Listening to Mahler: More than Just Music

Monday, August 22, 2016.

When listening to a composition by Gustav Mahler, try to think about time and place.

As in, the precise time and place Mahler aimed to convey in the music, recommends Donato Cabrera, music director for the Las Vegas Philharmonic.

“(Mahler) was trying create an entire environment, whether it’s going back to his childhood in Bohemia or dealing with the knowledge of his own mortality,” Cabrera says. “His music is an entire universe. It’s a philosophy, it’s geography, it’s smelling the blossoms in the air. Through his music, he’s really trying to touch all the senses.”

Portraying human experiences through melody embodies the unique style of Mahler, one of the world’s most performed composers today.

The Austrian composer, who lived in the mid-19th and early 20th centuries, applied unique methods to his music. These included infusing his compositions with the melodies of street musicians and sounds depicting everyday noises, all with the aim of painting the clear picture of a scene from life.

“It had really never been explored to this degree by other composers, and it’s for this very reason that his music wasn’t popular in Vienna during his lifetime,” Cabrera says.

Cabrera points to Mahler’s Symphony No. 4 as a prime example of the composer’s style. The symphony, written as an exploration of the world through a child’s eyes, includes sounds borrowed from Mahler’s own rural childhood, such as sleigh bells that were commonly strung on horses.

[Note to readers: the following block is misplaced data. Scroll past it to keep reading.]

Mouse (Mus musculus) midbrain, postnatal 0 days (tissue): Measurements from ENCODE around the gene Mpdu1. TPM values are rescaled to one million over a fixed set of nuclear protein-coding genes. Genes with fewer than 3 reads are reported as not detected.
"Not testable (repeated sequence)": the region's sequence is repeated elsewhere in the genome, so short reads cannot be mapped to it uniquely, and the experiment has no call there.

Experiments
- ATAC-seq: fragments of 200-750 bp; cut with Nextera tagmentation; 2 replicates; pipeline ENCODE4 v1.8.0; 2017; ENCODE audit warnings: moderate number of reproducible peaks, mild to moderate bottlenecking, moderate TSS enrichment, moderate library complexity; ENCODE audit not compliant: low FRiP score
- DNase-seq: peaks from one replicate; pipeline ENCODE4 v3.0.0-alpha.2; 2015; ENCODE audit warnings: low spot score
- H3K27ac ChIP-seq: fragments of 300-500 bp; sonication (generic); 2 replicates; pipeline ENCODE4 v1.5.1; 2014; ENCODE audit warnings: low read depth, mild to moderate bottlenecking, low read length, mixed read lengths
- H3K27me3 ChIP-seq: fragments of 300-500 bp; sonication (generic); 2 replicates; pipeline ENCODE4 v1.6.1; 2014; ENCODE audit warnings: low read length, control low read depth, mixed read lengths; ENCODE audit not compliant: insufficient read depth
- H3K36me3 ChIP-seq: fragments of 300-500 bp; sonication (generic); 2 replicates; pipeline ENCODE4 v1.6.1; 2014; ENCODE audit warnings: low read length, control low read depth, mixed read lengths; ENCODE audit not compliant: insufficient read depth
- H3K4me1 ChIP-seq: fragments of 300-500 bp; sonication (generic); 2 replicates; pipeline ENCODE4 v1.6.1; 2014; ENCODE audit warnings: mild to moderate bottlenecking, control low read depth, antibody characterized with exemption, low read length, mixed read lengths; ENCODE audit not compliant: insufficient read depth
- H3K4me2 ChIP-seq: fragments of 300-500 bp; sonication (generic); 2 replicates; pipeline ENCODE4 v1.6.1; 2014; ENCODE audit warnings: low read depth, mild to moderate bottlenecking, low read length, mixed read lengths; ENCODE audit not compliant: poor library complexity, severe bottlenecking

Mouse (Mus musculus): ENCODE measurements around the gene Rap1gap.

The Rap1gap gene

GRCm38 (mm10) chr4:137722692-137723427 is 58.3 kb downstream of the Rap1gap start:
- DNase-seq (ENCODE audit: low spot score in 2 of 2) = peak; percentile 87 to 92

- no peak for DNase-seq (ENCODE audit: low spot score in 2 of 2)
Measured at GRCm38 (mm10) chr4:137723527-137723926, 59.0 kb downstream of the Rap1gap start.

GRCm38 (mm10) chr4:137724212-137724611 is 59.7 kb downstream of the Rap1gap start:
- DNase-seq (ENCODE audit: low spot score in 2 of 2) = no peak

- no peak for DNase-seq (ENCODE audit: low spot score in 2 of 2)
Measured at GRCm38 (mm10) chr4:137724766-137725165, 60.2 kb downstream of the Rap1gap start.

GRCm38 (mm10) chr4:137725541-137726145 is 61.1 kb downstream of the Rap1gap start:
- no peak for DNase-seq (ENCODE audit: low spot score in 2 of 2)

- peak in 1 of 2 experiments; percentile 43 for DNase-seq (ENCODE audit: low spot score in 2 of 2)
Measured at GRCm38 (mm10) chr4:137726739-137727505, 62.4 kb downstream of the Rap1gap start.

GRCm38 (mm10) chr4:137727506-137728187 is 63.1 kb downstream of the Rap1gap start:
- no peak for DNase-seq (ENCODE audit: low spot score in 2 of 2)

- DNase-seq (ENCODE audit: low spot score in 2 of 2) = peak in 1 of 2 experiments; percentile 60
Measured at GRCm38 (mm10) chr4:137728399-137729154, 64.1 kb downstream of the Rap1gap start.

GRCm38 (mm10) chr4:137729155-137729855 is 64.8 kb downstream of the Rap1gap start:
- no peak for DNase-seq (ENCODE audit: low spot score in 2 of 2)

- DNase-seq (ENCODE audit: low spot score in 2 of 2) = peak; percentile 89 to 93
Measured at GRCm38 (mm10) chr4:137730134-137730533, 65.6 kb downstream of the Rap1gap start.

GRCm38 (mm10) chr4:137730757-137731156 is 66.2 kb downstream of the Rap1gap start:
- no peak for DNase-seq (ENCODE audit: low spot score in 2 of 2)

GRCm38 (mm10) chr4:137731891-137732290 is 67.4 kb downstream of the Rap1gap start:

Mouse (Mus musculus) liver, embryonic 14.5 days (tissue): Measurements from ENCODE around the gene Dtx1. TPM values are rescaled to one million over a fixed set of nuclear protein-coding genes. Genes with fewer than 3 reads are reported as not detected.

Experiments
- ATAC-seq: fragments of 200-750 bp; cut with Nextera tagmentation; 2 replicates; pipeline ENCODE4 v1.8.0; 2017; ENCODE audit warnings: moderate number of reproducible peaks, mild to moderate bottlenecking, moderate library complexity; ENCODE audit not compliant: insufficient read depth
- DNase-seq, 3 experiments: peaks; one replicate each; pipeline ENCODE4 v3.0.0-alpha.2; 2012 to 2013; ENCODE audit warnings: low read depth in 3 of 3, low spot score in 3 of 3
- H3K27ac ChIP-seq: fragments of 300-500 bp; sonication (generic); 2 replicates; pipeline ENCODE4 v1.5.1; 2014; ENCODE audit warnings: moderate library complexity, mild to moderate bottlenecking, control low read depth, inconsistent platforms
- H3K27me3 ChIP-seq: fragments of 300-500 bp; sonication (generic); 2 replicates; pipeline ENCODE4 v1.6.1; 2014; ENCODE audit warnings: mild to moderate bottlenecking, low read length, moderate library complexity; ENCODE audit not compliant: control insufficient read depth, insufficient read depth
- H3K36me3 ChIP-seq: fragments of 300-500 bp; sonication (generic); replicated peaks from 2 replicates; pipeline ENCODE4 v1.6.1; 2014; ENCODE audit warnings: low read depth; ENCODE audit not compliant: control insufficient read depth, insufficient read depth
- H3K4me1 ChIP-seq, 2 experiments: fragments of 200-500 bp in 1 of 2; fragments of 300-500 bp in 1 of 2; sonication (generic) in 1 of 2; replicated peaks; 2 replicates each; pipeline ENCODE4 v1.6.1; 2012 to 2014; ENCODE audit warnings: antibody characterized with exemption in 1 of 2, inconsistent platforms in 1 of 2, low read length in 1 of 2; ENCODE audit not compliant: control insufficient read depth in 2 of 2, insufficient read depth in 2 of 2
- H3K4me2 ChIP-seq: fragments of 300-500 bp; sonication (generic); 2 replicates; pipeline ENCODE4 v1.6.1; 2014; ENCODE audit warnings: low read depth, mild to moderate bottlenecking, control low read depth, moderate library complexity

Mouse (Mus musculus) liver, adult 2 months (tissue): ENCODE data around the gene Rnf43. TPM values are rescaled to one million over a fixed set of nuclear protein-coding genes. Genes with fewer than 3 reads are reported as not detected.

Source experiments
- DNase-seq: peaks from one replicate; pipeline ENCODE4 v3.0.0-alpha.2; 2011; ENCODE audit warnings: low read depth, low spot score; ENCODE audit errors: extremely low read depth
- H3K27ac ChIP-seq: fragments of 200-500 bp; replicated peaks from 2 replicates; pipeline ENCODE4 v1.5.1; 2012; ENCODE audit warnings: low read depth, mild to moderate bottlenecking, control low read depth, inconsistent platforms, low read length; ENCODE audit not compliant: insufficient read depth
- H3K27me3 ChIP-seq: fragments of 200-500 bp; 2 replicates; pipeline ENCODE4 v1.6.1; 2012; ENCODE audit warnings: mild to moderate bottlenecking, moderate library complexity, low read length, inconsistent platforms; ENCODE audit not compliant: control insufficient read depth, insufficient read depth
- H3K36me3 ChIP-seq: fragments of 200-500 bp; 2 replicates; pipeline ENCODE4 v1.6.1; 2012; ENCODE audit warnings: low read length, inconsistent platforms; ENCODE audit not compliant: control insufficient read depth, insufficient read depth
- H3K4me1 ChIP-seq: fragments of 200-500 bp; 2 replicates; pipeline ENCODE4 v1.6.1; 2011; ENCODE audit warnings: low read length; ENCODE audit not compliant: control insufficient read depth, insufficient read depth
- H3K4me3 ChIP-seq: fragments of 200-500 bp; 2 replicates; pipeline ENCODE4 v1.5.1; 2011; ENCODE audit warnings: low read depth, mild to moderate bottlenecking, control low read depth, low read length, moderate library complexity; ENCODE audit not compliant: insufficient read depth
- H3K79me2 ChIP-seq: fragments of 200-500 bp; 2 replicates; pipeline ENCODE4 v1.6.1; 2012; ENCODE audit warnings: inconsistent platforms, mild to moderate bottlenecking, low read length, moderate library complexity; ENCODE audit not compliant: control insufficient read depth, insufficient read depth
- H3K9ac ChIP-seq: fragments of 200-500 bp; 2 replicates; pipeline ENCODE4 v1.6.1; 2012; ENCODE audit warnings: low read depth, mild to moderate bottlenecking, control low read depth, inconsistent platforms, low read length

The symphony’s second movement goes a step further, with a solo violin recreating a common fairy tale of the time, in which a sinister pied piper lures children out of a village.

“It’s a direct reference to what was a very real concern for children,” Cabrera says, noting the many dangers for children in an era when outdoor lighting at night was uncommon. “This was the typical (message): ‘Don’t talk to strangers. Bad things will happen if you follow a stranger out of the village.’”

Another strong theme can be observed in many of Mahler’s compositions: death. This includes his “Kindertotenlieder” (“Songs on the Death of Children”), comprised of songs based on poems about the grieving process. Some even link elements of his symphonies to deaths and illness experienced in his own family.

This merely reflects the era Mahler lived in, Cabrera says, when the average lifespan was short and most families expected to lose multiple children to illness.

“It’s sort of like the Blues,” Cabrera says. “It’s only through accepting (hardship) and looking it straight in the face that one finds solace and beauty in it.”

Mahler’s music has had tremendous influence, Cabrera adds, with composers throughout the 20th century emulating his musical style and focus. Mahler’s style can still be seen in European music composed today.

The prevalence of his music stems back to the relatability of his compositions, Cabrera says, which held greater appeal to audiences as society opened up to understanding human emotion and experience at the turn of the century.

“Why it’s become so popular and why it captures the hearts of so many people is really that it’s a great reflection of the 20th century and who we are as modern individuals,” Cabrera says. “That’s why his music became so ubiquitous.”

The Las Vegas Philharmonic will perform works by Mahler at The Smith Center on September 10. For information and to purchase tickets, visit www.thesmithcenter.com/event/opening-night-cabrera-conducts-mahler/.

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